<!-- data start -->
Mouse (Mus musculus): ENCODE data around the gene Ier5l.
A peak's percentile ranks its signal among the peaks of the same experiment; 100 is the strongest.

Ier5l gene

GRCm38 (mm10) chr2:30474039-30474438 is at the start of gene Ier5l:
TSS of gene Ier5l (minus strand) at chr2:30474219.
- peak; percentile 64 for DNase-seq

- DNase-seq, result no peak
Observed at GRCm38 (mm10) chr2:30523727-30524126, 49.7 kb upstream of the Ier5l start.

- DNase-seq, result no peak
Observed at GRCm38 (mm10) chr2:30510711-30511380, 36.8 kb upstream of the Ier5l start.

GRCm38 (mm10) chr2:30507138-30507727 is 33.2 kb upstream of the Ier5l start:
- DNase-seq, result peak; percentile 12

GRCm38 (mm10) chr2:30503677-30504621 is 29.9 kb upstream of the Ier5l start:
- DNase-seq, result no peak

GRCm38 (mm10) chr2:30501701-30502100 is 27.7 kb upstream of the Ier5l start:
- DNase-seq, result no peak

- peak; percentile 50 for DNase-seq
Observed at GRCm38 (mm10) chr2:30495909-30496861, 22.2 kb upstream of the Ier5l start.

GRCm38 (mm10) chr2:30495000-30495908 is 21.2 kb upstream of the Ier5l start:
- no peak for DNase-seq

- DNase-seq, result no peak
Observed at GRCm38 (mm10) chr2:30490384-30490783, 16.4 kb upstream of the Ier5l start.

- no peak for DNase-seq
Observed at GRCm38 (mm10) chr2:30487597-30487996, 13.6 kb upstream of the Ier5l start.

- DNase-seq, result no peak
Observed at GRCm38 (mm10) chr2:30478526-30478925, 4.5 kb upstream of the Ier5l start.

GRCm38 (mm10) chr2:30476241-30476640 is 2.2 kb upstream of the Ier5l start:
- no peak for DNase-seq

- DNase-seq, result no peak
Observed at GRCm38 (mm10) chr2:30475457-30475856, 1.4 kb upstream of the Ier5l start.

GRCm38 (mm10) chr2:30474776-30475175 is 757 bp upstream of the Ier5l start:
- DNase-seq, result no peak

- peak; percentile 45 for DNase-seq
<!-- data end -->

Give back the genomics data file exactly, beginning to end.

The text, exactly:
Mouse (Mus musculus): ENCODE data around the gene Ier5l.
A peak's percentile ranks its signal among the peaks of the same experiment; 100 is the strongest.

Ier5l gene

GRCm38 (mm10) chr2:30474039-30474438 is at the start of gene Ier5l:
TSS of gene Ier5l (minus strand) at chr2:30474219.
- peak; percentile 64 for DNase-seq

- DNase-seq, result no peak
Observed at GRCm38 (mm10) chr2:30523727-30524126, 49.7 kb upstream of the Ier5l start.

- DNase-seq, result no peak
Observed at GRCm38 (mm10) chr2:30510711-30511380, 36.8 kb upstream of the Ier5l start.

GRCm38 (mm10) chr2:30507138-30507727 is 33.2 kb upstream of the Ier5l start:
- DNase-seq, result peak; percentile 12

GRCm38 (mm10) chr2:30503677-30504621 is 29.9 kb upstream of the Ier5l start:
- DNase-seq, result no peak

GRCm38 (mm10) chr2:30501701-30502100 is 27.7 kb upstream of the Ier5l start:
- DNase-seq, result no peak

- peak; percentile 50 for DNase-seq
Observed at GRCm38 (mm10) chr2:30495909-30496861, 22.2 kb upstream of the Ier5l start.

GRCm38 (mm10) chr2:30495000-30495908 is 21.2 kb upstream of the Ier5l start:
- no peak for DNase-seq

- DNase-seq, result no peak
Observed at GRCm38 (mm10) chr2:30490384-30490783, 16.4 kb upstream of the Ier5l start.

- no peak for DNase-seq
Observed at GRCm38 (mm10) chr2:30487597-30487996, 13.6 kb upstream of the Ier5l start.

- DNase-seq, result no peak
Observed at GRCm38 (mm10) chr2:30478526-30478925, 4.5 kb upstream of the Ier5l start.

GRCm38 (mm10) chr2:30476241-30476640 is 2.2 kb upstream of the Ier5l start:
- no peak for DNase-seq

- DNase-seq, result no peak
Observed at GRCm38 (mm10) chr2:30475457-30475856, 1.4 kb upstream of the Ier5l start.

GRCm38 (mm10) chr2:30474776-30475175 is 757 bp upstream of the Ier5l start:
- DNase-seq, result no peak

- peak; percentile 45 for DNase-seq